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Alkene and alkyne compounds are named by identifying the longest carbon chain that contains both carbons of the double or triple bond. This longest chain is named by the alkane series convention: "eth-" for two carbons; "prop-" for three carbons; "but-" for four carbons; etc. The carbon backbone is numbered from the end that yields the lowest positioning for the double or triple bond.
Substituents are added to the name as prefixes to the longest chain. Rotation is restricted around the double bond, so prefixes can be added to differentiate stereoisomers. Cis or trans is used to indicate whether higher priority substituents are located on the same or opposite sides of the bond. If the compound is cyclic, this information is noted by adding the "cyclo-" prefix.
Changing the Suffix
Next, the position of the double or triple bond is indicated using the position of the carbon in the bond with the lower backbone number, and the suffix for the compound is changed to "-ene" for an alkene and "-yne" for an alkyne. For cycloalkenes, the carbons in the double bond are numbered as positions 1 and 2.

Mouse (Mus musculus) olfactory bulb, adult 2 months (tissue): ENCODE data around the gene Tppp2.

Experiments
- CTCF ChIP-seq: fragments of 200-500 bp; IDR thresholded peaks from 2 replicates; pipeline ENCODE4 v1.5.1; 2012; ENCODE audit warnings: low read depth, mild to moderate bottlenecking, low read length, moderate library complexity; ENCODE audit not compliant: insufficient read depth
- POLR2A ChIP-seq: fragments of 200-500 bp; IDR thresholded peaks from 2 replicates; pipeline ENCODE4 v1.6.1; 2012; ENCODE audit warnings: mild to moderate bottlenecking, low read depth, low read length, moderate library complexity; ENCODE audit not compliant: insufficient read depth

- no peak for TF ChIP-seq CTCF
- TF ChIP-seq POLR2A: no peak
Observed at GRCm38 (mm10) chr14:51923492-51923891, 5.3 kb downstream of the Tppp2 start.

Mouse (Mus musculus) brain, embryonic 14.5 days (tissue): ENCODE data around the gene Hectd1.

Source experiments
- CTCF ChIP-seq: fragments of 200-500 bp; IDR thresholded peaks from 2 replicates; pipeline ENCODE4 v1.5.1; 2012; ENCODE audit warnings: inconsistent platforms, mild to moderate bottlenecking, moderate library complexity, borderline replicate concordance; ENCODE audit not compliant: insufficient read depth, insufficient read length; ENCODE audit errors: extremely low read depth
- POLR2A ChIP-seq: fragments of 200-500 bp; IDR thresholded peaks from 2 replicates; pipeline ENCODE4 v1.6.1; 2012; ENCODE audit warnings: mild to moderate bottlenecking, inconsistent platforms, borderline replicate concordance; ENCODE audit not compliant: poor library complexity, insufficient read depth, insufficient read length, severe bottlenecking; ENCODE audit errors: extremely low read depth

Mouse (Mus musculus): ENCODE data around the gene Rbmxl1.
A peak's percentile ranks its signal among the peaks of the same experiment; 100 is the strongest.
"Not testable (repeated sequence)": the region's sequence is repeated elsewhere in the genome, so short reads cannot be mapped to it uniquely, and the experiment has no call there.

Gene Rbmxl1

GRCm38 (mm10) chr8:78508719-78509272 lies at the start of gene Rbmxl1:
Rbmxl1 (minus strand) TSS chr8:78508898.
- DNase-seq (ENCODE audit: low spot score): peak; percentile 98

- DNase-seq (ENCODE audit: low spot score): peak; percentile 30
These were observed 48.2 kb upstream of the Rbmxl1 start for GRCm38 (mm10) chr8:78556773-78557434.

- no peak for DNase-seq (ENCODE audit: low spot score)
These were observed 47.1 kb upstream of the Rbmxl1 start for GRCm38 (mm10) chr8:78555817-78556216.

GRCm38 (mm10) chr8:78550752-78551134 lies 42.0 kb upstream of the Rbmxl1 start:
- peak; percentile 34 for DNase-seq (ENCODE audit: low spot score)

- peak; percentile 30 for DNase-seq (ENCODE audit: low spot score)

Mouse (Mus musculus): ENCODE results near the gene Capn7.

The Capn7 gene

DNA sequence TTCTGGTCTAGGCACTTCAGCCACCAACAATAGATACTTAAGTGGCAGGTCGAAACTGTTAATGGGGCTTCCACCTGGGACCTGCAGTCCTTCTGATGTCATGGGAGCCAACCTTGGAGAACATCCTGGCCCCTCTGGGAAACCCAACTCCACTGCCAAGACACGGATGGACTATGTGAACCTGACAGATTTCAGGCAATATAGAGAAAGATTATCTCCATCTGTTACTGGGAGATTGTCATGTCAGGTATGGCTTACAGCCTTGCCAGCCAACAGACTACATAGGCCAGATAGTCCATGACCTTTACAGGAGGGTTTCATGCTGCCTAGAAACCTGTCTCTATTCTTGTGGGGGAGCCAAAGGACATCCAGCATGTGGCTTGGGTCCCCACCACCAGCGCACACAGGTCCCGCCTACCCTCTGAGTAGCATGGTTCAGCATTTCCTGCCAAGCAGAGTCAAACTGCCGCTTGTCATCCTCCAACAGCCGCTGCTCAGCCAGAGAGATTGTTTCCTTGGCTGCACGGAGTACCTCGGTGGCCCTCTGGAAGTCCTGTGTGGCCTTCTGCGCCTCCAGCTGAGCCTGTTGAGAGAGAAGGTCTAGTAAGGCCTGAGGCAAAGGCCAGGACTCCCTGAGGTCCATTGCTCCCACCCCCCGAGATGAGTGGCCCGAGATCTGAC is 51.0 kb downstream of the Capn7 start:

Naming hexene with different substituents
Examples of substituted hex-1-enes. Remember that the 1 could go in front of the word hexene as well. For example, the middle molecule could be named as 4-methyl-1-hexene.
For multiple double or triple bonds, "di-," "tri-," or "tetra-" can be added prior to the "-ene" or "-yne." In these cases, an extra "a" is appended to the end of the name of the alkyl chain, like in the case of butadiene. For compounds containing both double and triple bonds, the "-ene" suffix precedes the "-yne," and the compound is numbered to minimize the bond positions.
This video shows you how to name alkene molecules using IUPAC conventions.